If you've ever seen James Ellroy in person you have some inkling of what a weird impression he can make. I'm not a big fan of the noir genre in crime literature, but Ellroy holds down a strong position among the "hardboiled" (or maybe fried) contingent. Never one to pull punches or soften a blow, he can be counted on to choose always the most emphatic or tough approach to any situation or expression.
Ellroy's been obsessed with the LA crime scene all his life, in part as a result of the murder of his mother when he was ten, a crime that was never solved. Ellroy's early life was troubled, with petty crime, substance abuse, poverty and rootlessness. Self-educated, he published his first novel in 1981 (based on his experience working as a golf caddy). In 1987, he published the first volume of his "L.A. Quartet" which includes L.A. Confidential (1990). His mature writing is complexly plotted, and features a dense colloquial "telegraphic" style that reads like a combination police-blotter and rap patois. It takes some getting used to, and isn't to everyone's taste.
The movie telescopes much of the detail and plot into a little over two hours, but still manages to feel a trifle cramped and hurried in places. A tale of corruption inside the Los Angeles Police Department involving a high-ranking Captain (James Cromwell as Dudley Smith, in probably his finest role ever, vamping as the smooth Irish operator with a black heart) and a small group of goon subordinates, it pits three unlikely confederates--Russell Crowe as Bud White, a tough-guy with a chip as big as a bowling ball on his shoulder, Guy Pearce as Ed Exley (also a career role), the ambitious young would-be chief-of-police trying vindicate his late cop-father's memory, and Kevin Spacey as the "celebrity cop" Jack Vincennes. Each of these unlikely heroes finds his virtue just in time, though the Spacey character is off'd by Captain Smith well before the movie's violent climactic scene at an abandoned motel out among the oil derricks.
Smith is trying to consolidate and take over the drug and prostitution rackets from a crumbling crime empire of recently imprisoned boss Mickey Cohen, and bumping off anyone who threatens to bar his way. Both Spacey (Vincennes) and Pearce (Exley) stumble accidentally onto disturbing contradictions in separate murder cases, while Crowe (White) is dragooned (as the heavy) into Captain Smith's illegal brutality sessions. The plot's thickened by the machinations of smut and scandal peddler Sid Hudgens (played by Danny DeVito), and spiced up by high-class hooker Lynn Bracken (played beautifully by Kim Basinger, who won the academy award for best actress here).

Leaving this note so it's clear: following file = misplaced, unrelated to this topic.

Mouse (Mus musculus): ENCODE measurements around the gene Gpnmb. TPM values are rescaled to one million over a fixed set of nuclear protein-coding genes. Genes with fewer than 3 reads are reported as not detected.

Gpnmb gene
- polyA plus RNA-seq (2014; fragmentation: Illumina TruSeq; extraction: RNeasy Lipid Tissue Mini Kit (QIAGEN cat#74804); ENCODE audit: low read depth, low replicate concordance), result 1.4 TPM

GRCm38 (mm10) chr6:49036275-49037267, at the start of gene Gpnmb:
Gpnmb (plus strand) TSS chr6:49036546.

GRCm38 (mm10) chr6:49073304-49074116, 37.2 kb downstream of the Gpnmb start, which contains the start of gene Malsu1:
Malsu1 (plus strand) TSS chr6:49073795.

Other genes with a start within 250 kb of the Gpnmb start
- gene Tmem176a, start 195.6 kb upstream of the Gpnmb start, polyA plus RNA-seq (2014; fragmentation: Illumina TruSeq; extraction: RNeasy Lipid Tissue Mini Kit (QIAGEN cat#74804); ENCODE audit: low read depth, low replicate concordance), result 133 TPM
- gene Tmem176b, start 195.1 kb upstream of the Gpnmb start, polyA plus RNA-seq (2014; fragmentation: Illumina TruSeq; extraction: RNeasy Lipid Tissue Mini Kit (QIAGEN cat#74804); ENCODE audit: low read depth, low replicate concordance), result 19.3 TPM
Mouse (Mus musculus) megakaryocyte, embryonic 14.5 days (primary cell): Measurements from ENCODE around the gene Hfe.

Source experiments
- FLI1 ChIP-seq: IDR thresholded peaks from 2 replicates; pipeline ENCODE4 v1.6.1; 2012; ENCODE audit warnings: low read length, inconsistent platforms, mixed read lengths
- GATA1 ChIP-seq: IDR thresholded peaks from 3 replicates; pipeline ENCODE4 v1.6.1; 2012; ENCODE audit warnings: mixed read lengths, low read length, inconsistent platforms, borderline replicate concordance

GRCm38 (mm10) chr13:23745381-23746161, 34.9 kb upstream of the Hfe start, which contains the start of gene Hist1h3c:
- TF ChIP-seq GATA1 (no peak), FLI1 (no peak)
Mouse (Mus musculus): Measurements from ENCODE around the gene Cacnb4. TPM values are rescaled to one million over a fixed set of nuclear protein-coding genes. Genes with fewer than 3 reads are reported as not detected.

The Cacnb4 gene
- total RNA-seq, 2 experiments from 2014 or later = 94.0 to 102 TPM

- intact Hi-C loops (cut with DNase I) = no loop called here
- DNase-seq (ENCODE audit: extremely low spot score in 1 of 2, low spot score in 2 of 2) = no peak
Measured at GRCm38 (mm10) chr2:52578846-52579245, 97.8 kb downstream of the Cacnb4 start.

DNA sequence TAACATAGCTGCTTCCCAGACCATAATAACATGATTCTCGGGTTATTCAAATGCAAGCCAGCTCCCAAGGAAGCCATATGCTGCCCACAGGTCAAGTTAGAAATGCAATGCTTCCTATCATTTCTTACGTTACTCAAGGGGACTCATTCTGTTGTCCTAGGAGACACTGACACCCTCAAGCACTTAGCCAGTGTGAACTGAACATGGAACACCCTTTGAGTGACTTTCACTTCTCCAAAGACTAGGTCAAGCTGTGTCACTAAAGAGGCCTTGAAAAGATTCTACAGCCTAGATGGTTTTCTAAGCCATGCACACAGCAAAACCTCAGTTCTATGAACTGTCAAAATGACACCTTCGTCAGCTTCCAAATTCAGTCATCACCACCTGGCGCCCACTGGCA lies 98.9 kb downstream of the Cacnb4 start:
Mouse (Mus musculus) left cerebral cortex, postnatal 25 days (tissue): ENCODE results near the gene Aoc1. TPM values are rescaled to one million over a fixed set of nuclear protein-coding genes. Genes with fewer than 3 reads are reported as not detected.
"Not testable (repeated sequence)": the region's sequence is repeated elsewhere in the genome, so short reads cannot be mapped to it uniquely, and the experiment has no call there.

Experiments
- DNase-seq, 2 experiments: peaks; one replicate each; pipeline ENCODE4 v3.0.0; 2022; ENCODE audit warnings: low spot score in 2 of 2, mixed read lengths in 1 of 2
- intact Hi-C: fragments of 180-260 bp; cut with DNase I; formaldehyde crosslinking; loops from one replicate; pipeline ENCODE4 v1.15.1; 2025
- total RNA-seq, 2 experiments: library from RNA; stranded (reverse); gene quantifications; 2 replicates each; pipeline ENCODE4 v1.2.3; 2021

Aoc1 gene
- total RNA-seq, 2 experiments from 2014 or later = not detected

Jerry Goldsmith's original score, leavened with contemporary clips from the swing and torchy hits of the time, and punctuated with eerie sound-effects, is brilliant. The music, combined with the framing device of having DeVito's scandal-sheet voice-over touting the chamber of commerce attractions of the new sunlit suburbia and movie-land glamour gives the film its nostalgic identity: Real police department scandals of the 1950's form the basis for this typical good-cop/bad cop corruption trope. The film is like a bridge between the heavy black and white noir cliches of the 1940 crime films, and the later "atmospheric" evocations like Chinatown or Goodfellas. Ellroy's mood restores the punch of the older style, while incorporating some of the neglected sleaze (homosexual prostitution, raw racial violence).
Kevin Spacey, as usual, steals the show with his slick portrayal of the compromised detective, taking payoffs from DeVito to set up "celebrity arrests"--but Cromwell (Captain Smith) is so menacing, and smooth, he ought to have gotten an Oscar himself. The film owes something to Scorcese in its flat-plane, cartoonish cubism, where characters and sets become one-dimensional, but there's something deeper going on here: Crowe/White's past of being raised in an abusive household drives a primitive rage in him, expressed both as violence in his work, and profound affection for Bassinger/Bracken. Crowe plays it straight in a part that doesn't allow him to show much intelligence--along the lines of how he played it in Gladiator. There's a clear relationship between the White character, and Ellroy's own real-life obsession about wife-abusers--the emotional core of the drama. There's a saying in the academy that the definition of a novel is "a book that has something wrong with it."
One could make the same statement about Ellroy's books, and by extension, the movies made from them. His troubled childhood, difficult youth and brushes with madness, crime and pornographic obsession gave him a bird's-eye view of the social and psychological stress that would become the formulaic game-board of his fictional world. L.A. Confidential is like a valentine to the noir genre, by a man who, to some degree, lived the reality of it. Authenticity may get lost when the person who tells the story is too close to the material, but Ellroy's outsider stance is the perfect imaginative position. His characters may at times seem like cartoon versions of people, but that's part of their power. Real life can seem like a dream, or, as with Ellroy, a nightmare filled with unsolved mysteries, abandoned verdicts and unpaid debts. And then fiction can serve as the court of last resort in a personal code of justice.